President's Column

Next month APA and psychology will be part of an exciting and, I think, groundbreaking television broadcast. On Tuesday, Oct. 2 (check your local listings), PBS will broadcast "5 Girls," a new documentary that follows the lives of five adolescent girls for two years. (see related Monitor story).

I encourage you to tune in to this outstanding film. I'm particularly proud of the role APA and APA's Task Force on Adolescent Girls have played in creating this film. A few years ago when Karen Zager and I were co-chairs of the task force, we were contacted by filmmaker Maria Finitzo of Kartemquin Films--producers of the award-winning film "Hoop Dreams." She wanted to begin work on a new film about adolescent girls and wanted advice about how to capture the reality of adolescence in a real and compelling way.

The task force, with the assistance of the APA Office of Public Communications, excitedly began a four-year collaboration with Kartemquin. Dr. Zager and I encouraged Finitzo and her team to focus on the two aspects we had stressed in our book, "Beyond Appearance: A New Look at Adolescent Girls: Valuing the Strengths and Diversity of Teen Girls." We believed that the film could significantly contribute to the public's impressions and beliefs about adolescent girls by breaking the stereotypical portrayal of girls as depressed, rejecting of their parents, bulimic and sexualized. Our goal is to show real girls who value relationships with adults and peers and have unique challenges, goals and strengths.

Portraying girls' complexity

Cutting across racial and class lines, "5 Girls" captures the reality of strong young womanhood beautifully. The girls' stories and their collective power paint a realistic picture of the complexity, diversity and strength of adolescent girls. The viewer meets and gets to know each of the girls--Toby, Amber, Corrie, Aisha and Haibinh--and travels along as the girls discover the relationships, skills, mentors and strengths to traverse adolescence.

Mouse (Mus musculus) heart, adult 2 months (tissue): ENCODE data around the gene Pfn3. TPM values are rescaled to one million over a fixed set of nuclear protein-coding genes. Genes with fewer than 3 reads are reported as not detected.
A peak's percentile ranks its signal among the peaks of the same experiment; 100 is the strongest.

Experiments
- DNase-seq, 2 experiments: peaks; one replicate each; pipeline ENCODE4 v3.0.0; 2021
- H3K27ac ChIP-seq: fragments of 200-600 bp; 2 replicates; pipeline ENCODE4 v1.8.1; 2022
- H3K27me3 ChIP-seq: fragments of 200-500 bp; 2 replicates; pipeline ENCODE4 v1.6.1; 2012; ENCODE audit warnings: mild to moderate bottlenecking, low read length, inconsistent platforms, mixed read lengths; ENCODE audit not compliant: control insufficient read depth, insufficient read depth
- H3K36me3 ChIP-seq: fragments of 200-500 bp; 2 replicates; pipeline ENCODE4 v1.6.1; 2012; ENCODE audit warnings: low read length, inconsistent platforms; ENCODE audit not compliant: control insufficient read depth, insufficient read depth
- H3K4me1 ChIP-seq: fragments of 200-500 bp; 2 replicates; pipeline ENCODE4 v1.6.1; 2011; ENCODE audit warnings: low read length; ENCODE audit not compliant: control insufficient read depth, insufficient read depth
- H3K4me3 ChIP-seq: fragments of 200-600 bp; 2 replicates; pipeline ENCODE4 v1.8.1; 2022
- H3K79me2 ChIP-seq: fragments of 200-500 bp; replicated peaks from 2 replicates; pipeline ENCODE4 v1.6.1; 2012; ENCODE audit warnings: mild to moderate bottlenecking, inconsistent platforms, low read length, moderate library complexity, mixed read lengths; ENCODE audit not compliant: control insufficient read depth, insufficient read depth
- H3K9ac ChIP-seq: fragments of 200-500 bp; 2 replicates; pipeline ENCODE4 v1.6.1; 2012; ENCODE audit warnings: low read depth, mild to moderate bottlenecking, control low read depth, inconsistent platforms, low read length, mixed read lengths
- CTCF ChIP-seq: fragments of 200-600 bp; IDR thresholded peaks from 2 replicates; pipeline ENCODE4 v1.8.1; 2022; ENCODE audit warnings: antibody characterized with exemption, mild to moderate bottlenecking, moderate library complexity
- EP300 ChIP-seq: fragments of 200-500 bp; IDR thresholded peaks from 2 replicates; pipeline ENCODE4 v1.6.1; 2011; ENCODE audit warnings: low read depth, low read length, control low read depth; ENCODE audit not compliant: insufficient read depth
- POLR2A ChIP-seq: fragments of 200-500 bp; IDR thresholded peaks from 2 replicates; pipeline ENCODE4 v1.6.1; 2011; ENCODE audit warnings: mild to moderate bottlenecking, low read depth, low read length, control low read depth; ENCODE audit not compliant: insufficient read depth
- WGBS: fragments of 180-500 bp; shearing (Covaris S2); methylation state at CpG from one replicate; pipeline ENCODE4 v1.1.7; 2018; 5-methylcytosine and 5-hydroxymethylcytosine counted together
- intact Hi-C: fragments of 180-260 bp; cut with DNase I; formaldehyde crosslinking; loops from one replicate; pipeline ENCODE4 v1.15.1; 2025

This film is groundbreaking in another way, as well. Teaming with Kartemquin Films and PBS is an important new public communications project for the association.

I hope this example encourages others to collaborate with the media on projects that tell psychology's story to the public. Working with the filmmaking team allowed APA members to use their expertise in the developmental issues of adolescence to help guide a far-reaching public education tool. This project is an important example of how psychology must translate science and practice for public consumption.

As part of this project, APA is also creating a brochure for parents, Staying Connected: Raising Adolescent Girls, which will be distributed by APA and PBS stations. There is also a website for adolescents and their parents.

Upcoming women's conference

On a related note, health issues of adolescent girls will be addressed during the upcoming conference on women's health titled "Enhancing outcomes in women's health: translating psychosocial and behavioral research into primary care, community interventions and health policy," October 4-6 in Washington, D.C. (see related Monitor story.)

Panel sessions, symposia and posters will examine health topics in the lives of adolescent girls. They include the patient/provider relationship; screening for risky behavior; enhancing HIV preventive practices; rape prevention; the epidemiology of substance use and abuse in girls; substance abuse prevention; ethnicity and adolescent health; and depression.

The conference is APA's third on women's health in the last seven years. This event is open to psychologists, psychiatrists, obstetricians, gynecologists, primary-care physicians, nurses, counselors, community health workers, public health educators and other women's health specialists.